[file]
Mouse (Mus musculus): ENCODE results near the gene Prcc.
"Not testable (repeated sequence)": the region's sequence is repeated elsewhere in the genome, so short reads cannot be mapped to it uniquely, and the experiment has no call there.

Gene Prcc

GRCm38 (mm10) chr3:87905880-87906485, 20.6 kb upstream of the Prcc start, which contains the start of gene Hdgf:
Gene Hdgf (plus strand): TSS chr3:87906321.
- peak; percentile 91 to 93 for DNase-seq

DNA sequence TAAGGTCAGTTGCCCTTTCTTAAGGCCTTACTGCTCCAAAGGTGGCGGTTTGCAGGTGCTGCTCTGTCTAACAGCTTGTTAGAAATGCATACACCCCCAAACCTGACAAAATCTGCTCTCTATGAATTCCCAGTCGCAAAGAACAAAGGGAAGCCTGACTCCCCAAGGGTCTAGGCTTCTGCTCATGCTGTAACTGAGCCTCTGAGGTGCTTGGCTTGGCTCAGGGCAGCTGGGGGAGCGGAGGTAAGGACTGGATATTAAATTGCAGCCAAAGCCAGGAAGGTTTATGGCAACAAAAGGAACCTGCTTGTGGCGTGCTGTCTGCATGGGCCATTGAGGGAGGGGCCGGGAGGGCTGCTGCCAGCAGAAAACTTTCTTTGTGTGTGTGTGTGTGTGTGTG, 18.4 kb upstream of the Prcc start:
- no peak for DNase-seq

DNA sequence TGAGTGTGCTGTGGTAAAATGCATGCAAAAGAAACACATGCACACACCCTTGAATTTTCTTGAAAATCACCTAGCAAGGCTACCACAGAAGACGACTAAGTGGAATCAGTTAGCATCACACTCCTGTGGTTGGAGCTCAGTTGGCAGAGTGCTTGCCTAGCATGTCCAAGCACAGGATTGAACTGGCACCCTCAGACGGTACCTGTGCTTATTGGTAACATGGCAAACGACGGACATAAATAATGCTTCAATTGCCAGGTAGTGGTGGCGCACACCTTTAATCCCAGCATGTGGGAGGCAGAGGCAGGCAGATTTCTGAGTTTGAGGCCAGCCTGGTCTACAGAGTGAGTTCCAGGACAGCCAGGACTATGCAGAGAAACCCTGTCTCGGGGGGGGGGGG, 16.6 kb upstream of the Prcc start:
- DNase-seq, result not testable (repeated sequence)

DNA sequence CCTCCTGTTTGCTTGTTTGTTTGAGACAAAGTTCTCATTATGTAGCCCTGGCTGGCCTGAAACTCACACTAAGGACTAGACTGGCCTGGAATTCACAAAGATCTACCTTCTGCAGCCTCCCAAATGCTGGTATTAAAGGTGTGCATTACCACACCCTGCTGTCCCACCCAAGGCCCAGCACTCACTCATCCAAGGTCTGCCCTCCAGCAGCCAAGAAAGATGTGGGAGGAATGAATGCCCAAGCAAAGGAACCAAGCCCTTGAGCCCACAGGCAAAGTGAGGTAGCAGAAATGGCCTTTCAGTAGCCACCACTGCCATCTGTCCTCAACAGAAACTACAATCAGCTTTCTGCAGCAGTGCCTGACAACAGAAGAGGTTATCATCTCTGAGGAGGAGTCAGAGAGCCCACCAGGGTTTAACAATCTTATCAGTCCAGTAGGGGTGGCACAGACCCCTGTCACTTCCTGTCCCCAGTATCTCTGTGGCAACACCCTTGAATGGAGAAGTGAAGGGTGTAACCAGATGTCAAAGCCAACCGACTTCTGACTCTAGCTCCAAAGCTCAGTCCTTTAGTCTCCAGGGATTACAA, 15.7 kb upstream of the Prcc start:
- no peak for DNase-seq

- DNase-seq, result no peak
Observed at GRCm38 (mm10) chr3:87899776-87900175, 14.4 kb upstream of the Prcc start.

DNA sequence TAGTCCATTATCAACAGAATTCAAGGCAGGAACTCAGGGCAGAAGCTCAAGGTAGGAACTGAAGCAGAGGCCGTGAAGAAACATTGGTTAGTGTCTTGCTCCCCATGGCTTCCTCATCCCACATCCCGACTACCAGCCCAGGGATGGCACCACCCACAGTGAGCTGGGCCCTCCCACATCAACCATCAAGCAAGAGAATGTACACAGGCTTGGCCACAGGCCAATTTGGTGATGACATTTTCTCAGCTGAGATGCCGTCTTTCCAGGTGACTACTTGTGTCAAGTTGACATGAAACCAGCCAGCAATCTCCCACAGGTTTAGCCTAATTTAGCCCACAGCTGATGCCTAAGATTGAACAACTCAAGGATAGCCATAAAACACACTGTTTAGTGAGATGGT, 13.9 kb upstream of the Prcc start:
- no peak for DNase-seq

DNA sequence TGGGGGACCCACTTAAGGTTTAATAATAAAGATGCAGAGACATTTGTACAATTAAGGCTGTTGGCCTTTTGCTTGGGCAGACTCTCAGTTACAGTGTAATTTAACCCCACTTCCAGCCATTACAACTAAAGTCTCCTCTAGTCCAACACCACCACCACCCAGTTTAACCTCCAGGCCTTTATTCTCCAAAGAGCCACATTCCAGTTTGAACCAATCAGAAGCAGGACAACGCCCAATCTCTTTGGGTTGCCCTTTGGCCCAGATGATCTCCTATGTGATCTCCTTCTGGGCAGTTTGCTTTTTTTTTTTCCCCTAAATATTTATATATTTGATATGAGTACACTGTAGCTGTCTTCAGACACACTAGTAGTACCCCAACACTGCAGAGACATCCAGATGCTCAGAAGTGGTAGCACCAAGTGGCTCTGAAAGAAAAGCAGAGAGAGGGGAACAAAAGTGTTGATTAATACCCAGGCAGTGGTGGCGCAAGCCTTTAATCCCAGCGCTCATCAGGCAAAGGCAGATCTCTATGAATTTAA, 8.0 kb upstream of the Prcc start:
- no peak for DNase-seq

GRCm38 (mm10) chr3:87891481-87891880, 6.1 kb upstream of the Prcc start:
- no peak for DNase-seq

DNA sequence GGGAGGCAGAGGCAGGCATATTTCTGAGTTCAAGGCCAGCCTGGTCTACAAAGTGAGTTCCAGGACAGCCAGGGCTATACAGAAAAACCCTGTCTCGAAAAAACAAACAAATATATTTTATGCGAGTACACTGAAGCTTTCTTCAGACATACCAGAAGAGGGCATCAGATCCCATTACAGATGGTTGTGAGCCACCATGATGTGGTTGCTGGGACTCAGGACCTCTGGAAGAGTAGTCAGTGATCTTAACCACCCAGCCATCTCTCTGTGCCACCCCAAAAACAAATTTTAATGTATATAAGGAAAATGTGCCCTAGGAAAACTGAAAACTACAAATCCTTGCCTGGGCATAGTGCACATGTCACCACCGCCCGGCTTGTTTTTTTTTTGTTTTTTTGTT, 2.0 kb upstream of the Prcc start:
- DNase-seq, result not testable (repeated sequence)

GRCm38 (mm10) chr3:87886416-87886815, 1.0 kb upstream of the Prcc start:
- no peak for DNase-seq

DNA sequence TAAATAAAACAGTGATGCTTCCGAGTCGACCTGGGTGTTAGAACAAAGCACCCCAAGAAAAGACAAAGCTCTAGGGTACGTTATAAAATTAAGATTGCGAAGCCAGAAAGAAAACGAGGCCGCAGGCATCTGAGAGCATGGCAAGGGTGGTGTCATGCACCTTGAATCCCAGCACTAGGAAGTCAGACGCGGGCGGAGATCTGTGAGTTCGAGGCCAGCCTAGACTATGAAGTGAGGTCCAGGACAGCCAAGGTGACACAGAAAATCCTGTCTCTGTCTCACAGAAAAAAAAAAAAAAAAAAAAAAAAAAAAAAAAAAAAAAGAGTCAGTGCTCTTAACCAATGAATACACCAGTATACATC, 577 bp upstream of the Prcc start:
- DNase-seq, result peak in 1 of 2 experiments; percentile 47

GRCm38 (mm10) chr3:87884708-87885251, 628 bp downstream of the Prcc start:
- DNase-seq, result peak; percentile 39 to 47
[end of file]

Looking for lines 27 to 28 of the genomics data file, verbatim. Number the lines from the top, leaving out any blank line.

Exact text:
GRCm38 (mm10) chr3:87884708-87885251, 628 bp downstream of the Prcc start:
- DNase-seq, result peak; percentile 39 to 47